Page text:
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New in the original box, untouched ARC-5




 
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KC4VWU
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« Reply #25 on: September 22, 2017, 02:06:45 AM »

Does it have that "smell"?
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ka1tdq
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« Reply #26 on: September 22, 2017, 05:30:36 PM »

I don't really know... I didn't put my nose down there.  Sometimes it's best not to.  One surprise though was opening the rear cover on top.  My wife said, "Oh, a mirror!"  And I'm like, that's for calibrating the VFO with the seeing-eye tube, not for putting on makeup. 

Jon
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K6JEK
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RF in the shack


« Reply #27 on: September 22, 2017, 11:03:41 PM »

It's a work of art. I bet many of you think so too even if you have a four module class E rig sitting in the background. I've never been able to explain to someone not similarly enchanted why pieces like these or other cleverly designed and carefully constructed pieces are things of beauty.
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KC4VWU
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« Reply #28 on: September 23, 2017, 08:48:47 AM »

Your right, sometimes it's best not to put your nose down there, but it's just radio equipment in this instance, so it's O.K.

I don't know what it is about old Military electronic gear, but it has that smell. I've learned it over the years, and it is unmistakable. Don't know what it is; varnish, MFP, or maybe some toxic substance, but it does signify that said equipment is of major coolness. And no, it's not the smell of damp basement, mouse pee saturated Hallicrafters S-40. Consumer electronics of the same period does not have "the smell", although they do have a certain scent especially when the toobs are lit.

Who knows? I doubt if any modern US mil. equipment has "the smell", since most of it, or the majority of it's parts, is made in Asia. And we know what Asian electronics smells like, right? Plastic.    
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W2JBL
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« Reply #29 on: November 07, 2017, 06:47:23 PM »

    All my ARC-5 stuff has that smell, or variations on it. By the way I rencently powered up an unmodified 5.3-7 MC Navy unit and at 650 on the PA and 300 on the oscillator with a 22K PA screen resistor got a paltry 35 watts out. The bypassing is not so good either- Touching the power cable coming out of it actually pulled the vfo. So much for running un-modified.

     I have two complete ARC-5 transmitter setups here: one fixed, one mobile. Both easily put out a 100 watt carrier. They are plate modulated."Navy" ARC-5's are using a shunt fed tank circuit and were designed to be plate modulated. The mobile rig uses a modulator built on an ARC-5 transmitter chassis. It uses a pair of 6883's (12 volt 6146) with the grids grounded and the screens driven by a Valiant driver transformer and 6V6. Mobile power is form  GE Mastr-Pro mobile power supply strip. The mod transformer in both rigs is an ART-13 unit. The base uses a pair of 807's resistance coupled in AB-1. Both use inverse feedback around the entire chain and are full on HI-FI audio. It's power supply/modulator is built in an old Wasco AM marine radio cabinet.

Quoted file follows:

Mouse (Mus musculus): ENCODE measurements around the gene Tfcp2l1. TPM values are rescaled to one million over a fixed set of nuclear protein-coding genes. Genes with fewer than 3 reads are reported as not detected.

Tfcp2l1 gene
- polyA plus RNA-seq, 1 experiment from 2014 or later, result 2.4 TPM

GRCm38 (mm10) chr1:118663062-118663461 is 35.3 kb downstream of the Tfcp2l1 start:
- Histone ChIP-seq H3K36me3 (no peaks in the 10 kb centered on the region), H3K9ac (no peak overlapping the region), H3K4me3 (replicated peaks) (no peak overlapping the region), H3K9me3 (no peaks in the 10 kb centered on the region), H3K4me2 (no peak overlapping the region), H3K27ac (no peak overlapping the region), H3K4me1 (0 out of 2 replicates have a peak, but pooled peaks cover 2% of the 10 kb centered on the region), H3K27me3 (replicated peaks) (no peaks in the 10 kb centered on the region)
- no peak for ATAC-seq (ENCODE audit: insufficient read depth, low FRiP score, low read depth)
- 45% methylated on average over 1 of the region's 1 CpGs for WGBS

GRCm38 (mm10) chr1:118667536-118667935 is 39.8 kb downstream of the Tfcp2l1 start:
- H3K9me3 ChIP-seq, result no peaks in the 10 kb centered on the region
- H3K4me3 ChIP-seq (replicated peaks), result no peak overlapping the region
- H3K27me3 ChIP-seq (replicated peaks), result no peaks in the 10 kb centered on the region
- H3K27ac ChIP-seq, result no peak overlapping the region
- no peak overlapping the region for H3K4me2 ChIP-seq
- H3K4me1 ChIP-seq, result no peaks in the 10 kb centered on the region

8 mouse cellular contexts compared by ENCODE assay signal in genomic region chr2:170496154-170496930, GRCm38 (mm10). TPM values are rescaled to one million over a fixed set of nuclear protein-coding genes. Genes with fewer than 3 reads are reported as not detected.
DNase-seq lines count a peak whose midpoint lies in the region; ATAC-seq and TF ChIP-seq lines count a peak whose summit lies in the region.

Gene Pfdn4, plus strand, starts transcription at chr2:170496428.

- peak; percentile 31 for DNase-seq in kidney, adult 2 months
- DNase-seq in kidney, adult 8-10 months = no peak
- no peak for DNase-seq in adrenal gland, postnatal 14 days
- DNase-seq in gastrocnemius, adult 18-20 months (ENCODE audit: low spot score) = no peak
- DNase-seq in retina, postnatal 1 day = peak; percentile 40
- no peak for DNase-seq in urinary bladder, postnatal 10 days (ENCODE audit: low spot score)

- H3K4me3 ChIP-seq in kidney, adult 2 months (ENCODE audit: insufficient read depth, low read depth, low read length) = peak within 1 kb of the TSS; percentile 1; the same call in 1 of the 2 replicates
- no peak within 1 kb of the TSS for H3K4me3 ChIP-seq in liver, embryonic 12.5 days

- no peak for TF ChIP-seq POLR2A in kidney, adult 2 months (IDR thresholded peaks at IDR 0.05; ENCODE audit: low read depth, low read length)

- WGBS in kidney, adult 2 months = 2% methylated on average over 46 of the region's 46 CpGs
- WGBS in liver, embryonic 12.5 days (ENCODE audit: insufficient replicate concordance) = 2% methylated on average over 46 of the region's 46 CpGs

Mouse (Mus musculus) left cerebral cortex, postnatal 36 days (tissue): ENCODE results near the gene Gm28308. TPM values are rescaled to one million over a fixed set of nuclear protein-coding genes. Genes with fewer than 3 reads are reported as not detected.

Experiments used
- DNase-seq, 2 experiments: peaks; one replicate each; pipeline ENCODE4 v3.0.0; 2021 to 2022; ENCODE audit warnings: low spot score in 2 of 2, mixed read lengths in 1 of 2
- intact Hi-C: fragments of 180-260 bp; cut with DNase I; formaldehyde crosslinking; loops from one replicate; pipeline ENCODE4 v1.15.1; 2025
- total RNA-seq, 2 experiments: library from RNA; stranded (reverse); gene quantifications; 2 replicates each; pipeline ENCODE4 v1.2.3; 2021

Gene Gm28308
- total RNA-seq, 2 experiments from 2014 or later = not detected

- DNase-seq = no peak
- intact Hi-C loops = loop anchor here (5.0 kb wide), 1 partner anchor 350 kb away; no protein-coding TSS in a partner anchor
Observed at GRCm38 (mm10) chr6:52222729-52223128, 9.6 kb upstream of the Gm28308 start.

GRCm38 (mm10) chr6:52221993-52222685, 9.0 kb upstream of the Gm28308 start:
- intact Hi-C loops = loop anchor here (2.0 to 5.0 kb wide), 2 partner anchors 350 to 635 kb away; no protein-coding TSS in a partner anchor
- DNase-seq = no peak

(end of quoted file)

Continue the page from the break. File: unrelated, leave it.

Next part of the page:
To get 100 watts out of an ARC-5 I update the bypassing on all the tube cathodes, screens etc with ceramic caps, using the shortest leads possible soldered to the tuning cap frames. I shunt the PA plate choke with a National 2.5 MHY choke to cure a voltage drop issue, and add a bypass cap at the bottom. Note that you MUST replace the plate blocking cap with a good ceramic of 500 pF to .001 at 1.2 KV or higher. The stock cap will EXPLODE otherwise (It happened to me more than once). Get rid of the fuse link between the top of the plate choke and tank coil. Next I resonate the coupling link with a large Arco mica trimmer cap of around 1200 PF in paralell with the link located as close as possible to the terminals on the link (this is important). Unlock the PA tune cap and juggle it along with the added trimmer and the coupling control to get to max RF out. With 700-725 on the PA plate 300-325 on the screens and 300 on the oscillator. Use a 22k screen resistor (per the RCA tube manual)and if all is right and you have good tubes you get to 100 watts. The tubes show no color and I have had no issues running them like this. 

     The pictures are of this setup in my 78 Chevy Caprice. Power is from a GE Mastr-Pro power supply strip. The system works flawlessly even on old buzzard transmissions. I stopped using the Icom 718 as a receiver in favor of a Drake SPR-4. So nice to have a world class receiver with noise blanker in the car. The CB with converter it tried didn't cut it in the real world due to really bad image rejection on 75.   


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